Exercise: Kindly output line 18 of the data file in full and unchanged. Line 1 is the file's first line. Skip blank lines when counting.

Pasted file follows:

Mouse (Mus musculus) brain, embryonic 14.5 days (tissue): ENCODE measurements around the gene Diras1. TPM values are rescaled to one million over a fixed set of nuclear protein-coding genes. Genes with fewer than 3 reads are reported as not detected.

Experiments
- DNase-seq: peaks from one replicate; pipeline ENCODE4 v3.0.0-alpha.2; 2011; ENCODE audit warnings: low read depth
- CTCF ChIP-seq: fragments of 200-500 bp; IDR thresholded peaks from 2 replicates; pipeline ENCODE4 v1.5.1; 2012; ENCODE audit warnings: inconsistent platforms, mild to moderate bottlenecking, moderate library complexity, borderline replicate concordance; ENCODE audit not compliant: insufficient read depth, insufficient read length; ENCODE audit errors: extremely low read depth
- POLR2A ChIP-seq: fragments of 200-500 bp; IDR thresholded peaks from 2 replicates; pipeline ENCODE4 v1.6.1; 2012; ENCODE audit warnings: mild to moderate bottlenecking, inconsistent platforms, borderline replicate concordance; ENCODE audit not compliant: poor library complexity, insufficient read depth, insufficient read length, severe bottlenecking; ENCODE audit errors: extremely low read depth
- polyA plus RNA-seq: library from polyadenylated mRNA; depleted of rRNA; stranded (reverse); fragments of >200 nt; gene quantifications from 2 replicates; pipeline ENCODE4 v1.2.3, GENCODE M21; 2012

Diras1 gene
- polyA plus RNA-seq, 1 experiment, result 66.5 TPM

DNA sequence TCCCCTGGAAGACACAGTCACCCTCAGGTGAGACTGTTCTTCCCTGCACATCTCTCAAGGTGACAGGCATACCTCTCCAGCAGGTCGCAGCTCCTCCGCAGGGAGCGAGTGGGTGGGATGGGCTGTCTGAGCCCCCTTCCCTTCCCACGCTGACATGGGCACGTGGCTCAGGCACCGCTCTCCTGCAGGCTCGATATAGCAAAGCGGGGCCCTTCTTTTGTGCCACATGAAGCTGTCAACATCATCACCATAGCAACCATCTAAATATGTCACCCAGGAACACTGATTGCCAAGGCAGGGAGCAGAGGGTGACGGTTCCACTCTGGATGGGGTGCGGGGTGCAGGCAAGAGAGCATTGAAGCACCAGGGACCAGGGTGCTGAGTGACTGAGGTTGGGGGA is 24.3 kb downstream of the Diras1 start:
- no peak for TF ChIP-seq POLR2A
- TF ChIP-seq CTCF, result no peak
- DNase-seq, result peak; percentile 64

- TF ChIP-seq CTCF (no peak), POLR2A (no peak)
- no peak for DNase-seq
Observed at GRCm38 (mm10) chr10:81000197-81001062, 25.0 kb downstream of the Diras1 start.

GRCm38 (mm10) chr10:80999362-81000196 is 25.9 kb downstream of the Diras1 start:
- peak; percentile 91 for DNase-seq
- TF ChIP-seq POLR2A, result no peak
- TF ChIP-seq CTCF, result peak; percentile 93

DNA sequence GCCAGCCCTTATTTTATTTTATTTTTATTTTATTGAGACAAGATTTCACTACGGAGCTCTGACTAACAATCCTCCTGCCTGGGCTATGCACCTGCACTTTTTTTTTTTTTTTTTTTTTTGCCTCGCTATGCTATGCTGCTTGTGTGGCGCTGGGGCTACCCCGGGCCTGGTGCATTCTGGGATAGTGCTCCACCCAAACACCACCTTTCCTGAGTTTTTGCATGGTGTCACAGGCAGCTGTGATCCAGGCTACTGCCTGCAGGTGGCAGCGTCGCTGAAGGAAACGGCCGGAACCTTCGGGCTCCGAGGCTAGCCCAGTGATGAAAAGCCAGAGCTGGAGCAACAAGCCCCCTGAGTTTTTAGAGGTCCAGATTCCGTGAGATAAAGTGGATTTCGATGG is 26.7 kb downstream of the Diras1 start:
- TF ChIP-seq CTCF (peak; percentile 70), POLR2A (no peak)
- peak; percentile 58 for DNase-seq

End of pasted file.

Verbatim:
- TF ChIP-seq POLR2A, result no peak